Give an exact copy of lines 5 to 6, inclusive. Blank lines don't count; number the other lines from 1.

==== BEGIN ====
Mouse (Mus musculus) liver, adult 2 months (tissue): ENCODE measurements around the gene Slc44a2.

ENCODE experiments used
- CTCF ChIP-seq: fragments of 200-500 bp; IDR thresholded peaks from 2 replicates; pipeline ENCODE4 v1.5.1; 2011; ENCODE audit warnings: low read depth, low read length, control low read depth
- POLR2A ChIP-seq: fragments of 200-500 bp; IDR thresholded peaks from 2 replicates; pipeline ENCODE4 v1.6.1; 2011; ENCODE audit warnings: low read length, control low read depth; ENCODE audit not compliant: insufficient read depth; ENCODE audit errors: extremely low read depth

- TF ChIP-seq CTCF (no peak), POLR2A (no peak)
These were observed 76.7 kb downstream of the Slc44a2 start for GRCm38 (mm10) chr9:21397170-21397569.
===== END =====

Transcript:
- TF ChIP-seq CTCF (no peak), POLR2A (no peak)
These were observed 76.7 kb downstream of the Slc44a2 start for GRCm38 (mm10) chr9:21397170-21397569.